I would like to ask those with experience about pigmentation of enamels ( the type intended for use on metal ).
I am interested in creating "inbetween" colors for color graduations.
My experiments have been as follows...
1. Finely mix two differently colored powdered (opaque) enamels >>> result - "spotty"
2. Finely mix, grind and sieve two powdered enamels >>> result - much better but still "spotty"
3. Finely mix, grind and fire ( typically 850 C | 1562 F ) two enamel powders, regrind, re-fire and repeat >>> result - best yet - hard to tell due to limitations in my method ( need to build a decent device for reducing larger flakes before grinding to a powder ).
4. Introduction of ceramic pigments from Thompson enamel supplies. I believe these are fritted and not pure oxides >>> result poor - pigment floats to the surface and is grainy. Not the desired result since I then go on to grind the surface smooth for a matt finish which is my preference - pigment is not taken into the body of the enamel its a superficial surface effect.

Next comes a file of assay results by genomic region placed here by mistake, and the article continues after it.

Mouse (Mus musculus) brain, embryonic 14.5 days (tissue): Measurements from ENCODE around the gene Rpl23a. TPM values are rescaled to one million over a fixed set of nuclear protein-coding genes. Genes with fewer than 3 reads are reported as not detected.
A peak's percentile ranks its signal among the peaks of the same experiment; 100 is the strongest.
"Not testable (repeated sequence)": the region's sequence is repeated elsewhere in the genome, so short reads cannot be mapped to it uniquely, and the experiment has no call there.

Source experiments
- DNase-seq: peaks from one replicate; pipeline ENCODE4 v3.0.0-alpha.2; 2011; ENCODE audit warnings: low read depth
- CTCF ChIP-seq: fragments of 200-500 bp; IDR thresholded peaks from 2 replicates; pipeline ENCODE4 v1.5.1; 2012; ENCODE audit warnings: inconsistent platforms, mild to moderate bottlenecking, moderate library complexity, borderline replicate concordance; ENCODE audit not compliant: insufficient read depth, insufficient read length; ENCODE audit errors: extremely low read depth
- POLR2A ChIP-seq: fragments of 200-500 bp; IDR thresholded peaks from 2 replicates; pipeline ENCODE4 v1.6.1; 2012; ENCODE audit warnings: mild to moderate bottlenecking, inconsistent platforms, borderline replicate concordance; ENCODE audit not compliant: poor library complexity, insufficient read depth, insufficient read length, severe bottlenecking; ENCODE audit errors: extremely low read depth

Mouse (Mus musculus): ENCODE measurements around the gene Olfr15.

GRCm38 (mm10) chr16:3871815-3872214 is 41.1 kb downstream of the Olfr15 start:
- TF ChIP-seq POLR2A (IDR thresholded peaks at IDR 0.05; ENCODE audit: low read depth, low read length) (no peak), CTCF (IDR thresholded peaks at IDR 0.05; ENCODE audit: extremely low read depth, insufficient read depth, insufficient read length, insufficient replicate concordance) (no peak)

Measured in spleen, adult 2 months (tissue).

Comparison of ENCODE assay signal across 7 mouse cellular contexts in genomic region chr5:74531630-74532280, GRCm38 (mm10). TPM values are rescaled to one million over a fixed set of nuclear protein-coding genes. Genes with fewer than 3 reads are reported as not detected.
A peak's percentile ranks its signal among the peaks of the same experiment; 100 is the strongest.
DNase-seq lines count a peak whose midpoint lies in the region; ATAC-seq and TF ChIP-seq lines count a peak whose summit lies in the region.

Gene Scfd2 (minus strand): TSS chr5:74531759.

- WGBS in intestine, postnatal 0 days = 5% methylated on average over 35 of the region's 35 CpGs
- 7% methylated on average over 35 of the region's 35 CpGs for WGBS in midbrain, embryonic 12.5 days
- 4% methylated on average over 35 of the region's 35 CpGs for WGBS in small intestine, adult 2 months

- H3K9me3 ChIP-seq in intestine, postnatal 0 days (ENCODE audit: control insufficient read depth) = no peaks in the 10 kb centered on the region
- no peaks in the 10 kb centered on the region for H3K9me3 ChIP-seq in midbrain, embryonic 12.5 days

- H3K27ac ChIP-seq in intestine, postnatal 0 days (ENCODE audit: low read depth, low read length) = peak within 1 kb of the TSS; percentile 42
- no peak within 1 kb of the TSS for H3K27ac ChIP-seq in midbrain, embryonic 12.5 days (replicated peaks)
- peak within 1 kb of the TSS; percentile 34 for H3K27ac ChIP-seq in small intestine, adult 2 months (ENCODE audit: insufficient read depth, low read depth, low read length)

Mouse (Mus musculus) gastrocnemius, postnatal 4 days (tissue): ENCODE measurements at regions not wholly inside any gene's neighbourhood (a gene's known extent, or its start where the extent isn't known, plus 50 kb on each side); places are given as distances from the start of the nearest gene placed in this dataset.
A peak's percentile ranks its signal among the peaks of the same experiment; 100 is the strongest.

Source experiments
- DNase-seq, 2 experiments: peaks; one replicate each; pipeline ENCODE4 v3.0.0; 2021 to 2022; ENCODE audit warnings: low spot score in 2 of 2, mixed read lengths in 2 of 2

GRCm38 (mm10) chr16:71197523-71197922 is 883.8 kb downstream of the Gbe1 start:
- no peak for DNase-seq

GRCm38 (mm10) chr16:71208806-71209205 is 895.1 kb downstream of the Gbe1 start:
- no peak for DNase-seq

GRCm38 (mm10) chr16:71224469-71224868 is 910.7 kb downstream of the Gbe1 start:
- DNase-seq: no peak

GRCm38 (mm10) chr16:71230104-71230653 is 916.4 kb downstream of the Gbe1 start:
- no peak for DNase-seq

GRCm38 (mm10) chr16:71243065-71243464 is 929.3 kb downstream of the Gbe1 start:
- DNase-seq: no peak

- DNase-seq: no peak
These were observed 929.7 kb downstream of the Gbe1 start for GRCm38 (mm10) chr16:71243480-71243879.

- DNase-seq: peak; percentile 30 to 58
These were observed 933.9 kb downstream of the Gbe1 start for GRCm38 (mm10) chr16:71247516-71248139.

Any pointers to reference material or similar that will help me educate myself on the subject of how pigments are ( or are not ) fully absorbed into frits and glazes would be gratefully received.
At the moment I am working on the assumption that perhaps my temperature range ( traditional enamel temperatures up to 850 C | 1562 F ) are not capable of fully dissolving pigments into the glass - however I read somewhere that good pigments are insoluble in glass so I am probably off the mark here?